[Book Discussion] The Christmas Forest by Rebecca Boxall

the christmas forest

The Christmas Forest by Rebecca Boxall is a Christmas tale of love and friendship. Enid has Asperger’s Syndrome and has been talking via letter to a man called Fred.

The story focuses around Enid planning a trip to Australia to finally meet Fred for Christmas, supported by her sister Bess. But will it happen? That is the big question that hangs for a large part of the novel. Enid’s friends are unsure, Enid is sure, Fred is sure, but who will win out?

Despite the short nature of the novel, The Christmas Forest is a pleasantly good read. The plot moves fast enough to keep you interested, and Rebecca Boxall writes wonderfully. Asperger’s Syndrome does take a centre role in this novel, and Boxall handles it with care and it is well researched.

The narrative is sweet, and is definitely one I would recommend for the Christmas season.

It is interesting to note that Boxall has written Enid with Asperger’s, as a lot of research shows that it Asperger’s is usually diagnosed in males. Boxall is bringing to the forefront women with Asperger’s and allows the reader to submerge in Enid’s plight and characteristics.

All in all, I would definitely recommend The Christmas Forest. What did you think? Have you read it?

Let me know what you thought in the comments!

[Book Review] House of Leaves by Mark Z. Danielewski

house of leaves

House of Leaves is interesting. It essentially follows three narratives. One , the subject of the novel (per say) which is The Navidson Record and it’s house on Ashe Tree Lane. Two, Zampano, as the author of the the writing. Three, Johnny Truant and his stories and his time assembling the notes left by Zampano.

The amount of layering in this novel is actually quite incredible to me. The novel is definitely not easy. The main body of text is sometimes all over the place, leaving an eerie and haunting feeling. The footnotes are extensive, sometimes making you follow two narratives at the same time.

But, the effort is definitely worth it in the end.

At the heart of the tale, House of Leaves is a love story. There’s Navy and Karen, Johnny and Thumper, but it is also one that is scary. The house on Ash Tree Lane provides us with many creepy instances, brought along by the skill of the author and the text placement, at times leaving you feeling claustrophobic.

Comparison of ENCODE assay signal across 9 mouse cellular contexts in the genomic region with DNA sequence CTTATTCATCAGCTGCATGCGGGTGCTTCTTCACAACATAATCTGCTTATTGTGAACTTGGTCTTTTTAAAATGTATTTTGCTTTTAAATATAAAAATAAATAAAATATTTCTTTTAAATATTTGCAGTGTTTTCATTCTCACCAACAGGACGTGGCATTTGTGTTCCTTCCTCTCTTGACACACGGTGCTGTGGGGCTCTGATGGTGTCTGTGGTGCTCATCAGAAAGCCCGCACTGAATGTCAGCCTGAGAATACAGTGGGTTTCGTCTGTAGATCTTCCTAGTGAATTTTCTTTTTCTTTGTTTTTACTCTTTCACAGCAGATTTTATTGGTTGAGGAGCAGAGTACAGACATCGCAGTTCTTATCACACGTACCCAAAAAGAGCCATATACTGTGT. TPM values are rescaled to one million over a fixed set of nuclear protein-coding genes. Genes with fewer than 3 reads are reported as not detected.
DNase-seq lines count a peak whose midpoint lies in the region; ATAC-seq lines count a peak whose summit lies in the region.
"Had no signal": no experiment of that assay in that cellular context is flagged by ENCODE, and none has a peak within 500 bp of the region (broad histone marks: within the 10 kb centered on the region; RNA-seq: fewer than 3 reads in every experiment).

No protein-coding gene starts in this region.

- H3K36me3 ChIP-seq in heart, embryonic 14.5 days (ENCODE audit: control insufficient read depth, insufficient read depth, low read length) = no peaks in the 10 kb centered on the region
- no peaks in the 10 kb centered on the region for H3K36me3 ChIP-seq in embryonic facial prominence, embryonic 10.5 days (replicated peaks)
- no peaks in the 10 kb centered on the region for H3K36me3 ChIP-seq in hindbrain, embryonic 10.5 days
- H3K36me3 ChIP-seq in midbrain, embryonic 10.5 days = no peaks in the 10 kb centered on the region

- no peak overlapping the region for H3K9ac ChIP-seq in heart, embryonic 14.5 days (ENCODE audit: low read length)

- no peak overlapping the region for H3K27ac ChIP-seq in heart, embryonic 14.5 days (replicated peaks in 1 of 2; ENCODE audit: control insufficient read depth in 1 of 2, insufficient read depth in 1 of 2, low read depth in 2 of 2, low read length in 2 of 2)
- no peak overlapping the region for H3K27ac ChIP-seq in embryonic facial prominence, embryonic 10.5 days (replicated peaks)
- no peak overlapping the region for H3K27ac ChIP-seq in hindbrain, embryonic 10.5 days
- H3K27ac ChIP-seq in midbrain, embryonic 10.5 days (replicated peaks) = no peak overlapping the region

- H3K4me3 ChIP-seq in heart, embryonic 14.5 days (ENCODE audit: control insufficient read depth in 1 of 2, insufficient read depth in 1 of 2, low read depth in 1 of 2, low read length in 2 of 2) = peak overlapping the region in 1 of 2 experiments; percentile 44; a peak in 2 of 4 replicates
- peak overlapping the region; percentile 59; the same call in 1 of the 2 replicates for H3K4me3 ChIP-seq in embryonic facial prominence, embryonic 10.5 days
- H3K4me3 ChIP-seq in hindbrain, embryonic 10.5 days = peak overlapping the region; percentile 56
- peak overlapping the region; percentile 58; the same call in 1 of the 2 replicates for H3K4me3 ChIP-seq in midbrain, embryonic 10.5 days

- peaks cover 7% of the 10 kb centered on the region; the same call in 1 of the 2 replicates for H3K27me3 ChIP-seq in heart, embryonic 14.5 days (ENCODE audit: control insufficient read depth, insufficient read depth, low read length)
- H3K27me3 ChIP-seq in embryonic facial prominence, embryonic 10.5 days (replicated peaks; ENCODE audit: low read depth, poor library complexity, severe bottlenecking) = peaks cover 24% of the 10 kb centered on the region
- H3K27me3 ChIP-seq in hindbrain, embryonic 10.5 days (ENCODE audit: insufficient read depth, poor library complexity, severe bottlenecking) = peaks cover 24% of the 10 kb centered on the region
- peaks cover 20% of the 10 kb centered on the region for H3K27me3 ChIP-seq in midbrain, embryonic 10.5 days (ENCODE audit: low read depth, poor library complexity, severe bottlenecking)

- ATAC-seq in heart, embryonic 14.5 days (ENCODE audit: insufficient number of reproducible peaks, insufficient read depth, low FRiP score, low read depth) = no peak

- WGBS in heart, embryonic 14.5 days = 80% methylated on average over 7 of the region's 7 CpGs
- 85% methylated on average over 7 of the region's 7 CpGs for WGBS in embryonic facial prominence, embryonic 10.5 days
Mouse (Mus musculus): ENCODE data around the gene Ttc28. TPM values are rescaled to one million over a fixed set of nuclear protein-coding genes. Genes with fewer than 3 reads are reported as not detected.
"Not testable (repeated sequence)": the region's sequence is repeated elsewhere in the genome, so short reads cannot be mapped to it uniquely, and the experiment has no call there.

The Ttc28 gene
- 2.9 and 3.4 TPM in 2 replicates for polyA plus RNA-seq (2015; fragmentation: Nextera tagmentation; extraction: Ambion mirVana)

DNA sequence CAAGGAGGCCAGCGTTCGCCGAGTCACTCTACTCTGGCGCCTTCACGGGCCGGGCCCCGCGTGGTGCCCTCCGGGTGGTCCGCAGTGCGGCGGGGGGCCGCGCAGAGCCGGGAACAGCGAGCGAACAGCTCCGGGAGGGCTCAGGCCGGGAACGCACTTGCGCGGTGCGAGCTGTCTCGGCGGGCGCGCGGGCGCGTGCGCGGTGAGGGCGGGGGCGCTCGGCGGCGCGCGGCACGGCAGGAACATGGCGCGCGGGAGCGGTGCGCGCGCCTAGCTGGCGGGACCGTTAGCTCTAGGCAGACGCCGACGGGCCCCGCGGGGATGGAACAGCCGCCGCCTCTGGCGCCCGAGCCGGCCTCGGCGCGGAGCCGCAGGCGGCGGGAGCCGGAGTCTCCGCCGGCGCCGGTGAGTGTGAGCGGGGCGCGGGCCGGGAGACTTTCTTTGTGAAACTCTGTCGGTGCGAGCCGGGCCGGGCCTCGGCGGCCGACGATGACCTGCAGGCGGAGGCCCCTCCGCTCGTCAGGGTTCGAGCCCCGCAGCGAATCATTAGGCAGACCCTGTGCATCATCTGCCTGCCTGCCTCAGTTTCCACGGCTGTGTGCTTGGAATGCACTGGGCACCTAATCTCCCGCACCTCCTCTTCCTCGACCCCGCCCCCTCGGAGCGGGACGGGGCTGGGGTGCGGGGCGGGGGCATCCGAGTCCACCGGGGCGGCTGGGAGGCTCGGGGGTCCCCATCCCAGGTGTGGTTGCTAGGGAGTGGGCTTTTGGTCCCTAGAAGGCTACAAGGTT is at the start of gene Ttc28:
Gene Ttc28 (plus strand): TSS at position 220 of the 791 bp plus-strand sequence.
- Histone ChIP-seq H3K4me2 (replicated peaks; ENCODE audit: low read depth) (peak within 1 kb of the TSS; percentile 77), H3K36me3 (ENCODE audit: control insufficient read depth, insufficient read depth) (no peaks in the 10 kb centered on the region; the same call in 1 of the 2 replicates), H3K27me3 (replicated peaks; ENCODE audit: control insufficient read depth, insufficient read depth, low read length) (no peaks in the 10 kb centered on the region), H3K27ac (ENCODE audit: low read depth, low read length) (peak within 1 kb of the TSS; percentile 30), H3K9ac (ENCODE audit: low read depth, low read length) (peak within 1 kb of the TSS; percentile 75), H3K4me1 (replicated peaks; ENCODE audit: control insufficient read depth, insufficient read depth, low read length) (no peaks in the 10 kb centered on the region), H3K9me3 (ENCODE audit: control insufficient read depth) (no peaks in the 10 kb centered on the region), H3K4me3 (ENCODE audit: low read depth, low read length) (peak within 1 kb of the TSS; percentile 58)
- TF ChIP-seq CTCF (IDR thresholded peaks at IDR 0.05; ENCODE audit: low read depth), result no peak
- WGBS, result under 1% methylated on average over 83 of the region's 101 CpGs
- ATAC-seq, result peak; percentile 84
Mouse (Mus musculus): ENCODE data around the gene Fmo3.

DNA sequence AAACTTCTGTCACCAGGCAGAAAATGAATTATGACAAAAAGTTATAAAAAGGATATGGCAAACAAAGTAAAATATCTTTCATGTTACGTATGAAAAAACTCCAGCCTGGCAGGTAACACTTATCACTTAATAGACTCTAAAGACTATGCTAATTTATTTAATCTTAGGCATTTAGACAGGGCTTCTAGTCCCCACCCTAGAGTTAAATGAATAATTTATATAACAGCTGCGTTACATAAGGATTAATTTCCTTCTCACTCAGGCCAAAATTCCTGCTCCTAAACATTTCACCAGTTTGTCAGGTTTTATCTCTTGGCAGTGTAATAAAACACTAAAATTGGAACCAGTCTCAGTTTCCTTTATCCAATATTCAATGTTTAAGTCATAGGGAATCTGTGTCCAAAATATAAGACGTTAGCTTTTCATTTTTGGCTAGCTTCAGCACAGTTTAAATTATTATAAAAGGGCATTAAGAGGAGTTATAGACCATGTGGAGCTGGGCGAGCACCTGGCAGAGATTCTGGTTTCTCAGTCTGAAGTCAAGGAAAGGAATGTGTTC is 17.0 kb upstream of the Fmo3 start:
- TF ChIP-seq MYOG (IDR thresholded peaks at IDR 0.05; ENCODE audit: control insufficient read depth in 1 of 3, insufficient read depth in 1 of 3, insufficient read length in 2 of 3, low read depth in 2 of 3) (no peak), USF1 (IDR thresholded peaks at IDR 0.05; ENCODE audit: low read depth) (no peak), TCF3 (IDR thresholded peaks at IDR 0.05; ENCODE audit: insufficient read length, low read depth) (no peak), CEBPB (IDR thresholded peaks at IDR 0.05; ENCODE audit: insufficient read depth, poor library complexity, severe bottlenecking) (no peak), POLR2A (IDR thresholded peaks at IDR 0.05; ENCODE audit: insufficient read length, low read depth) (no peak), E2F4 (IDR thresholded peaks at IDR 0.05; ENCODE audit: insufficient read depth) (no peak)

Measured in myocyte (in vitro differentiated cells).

Despite taking me a long time to get through House of Leaves, I thoroughly enjoyed reading it, and found in the instances I was reading it, I couldn’t put it down (despite the heavy weight of the novel!). I would definitely recommend it purely based on the interesting structure of the novel.

From reading upside down to back to front, House of Leaves left me waiting to see what twists and turns followed on the next page. I loved it! Have you read House of Leaves? Let me know what you thought!

 

House of Leaves was one of our book club books for October. You can find my partial review of the novel here

[Book Review] The Haunting of Hill House by Shirley Jackson

the haunting of hill house

The Haunting of Hill House by Shirley Jackson is a classic horror novel. Following the story of four adults as they plan to spend the summer in reclusive and unmentionable Hill House, the occupants soon learn the reason why no one goes there.

Despite the novel being published originally in 1959, I have not yet read it, but it has always been a book I’ve wanted to read.

The novel lives up to its hype, and is truly scary. I found there were moments where Jackson’s writing got under my skin and left me scared, leading me to put the novel down for the moment to calm down. It has been a long time since I’ve read a novel that’s affected me in such a way.

The writing style of the novel is interesting, at times there are more than one conversation going on, particularly when it comes to Mrs Dudley, as she parrots back her rules whilst other characters talk around her. It gives the sections a feeling of her not being there, adding to the haunting element of the tale.

Eleanor is also an interesting character, especially as she begins to ‘feel’ the house and gives the house an almost lifelike description.

This book is definitely one I would recommend for those who are interested in a good scary story. Shirley Jackson crafts a ghost story that gets under your skin and wanting to read more despite the fear you’re feeling.

[Book Discussion] Red Phoenix by Larry Bond

red phoenix

Red Phoenix by Larry Bond is a military fiction book. It follows the story of war between North and South Korea told mostly from an American perspective.

The book is okay. I had a few quibbles with the book, the characters are very stereotyped, the Americans are big, brave and macho. The South Koreans are obedient, the North Koreans are evil, etc.

One of the only prominent females in the book, Anne, started off really well, but in the end followed a very typical ‘I’ve found a man, and I love him and I don’t know what I’m going to do without him.’

Also, if I hear the phrase ‘frozen rice paddies’ one more time, I think I might just have to lash out.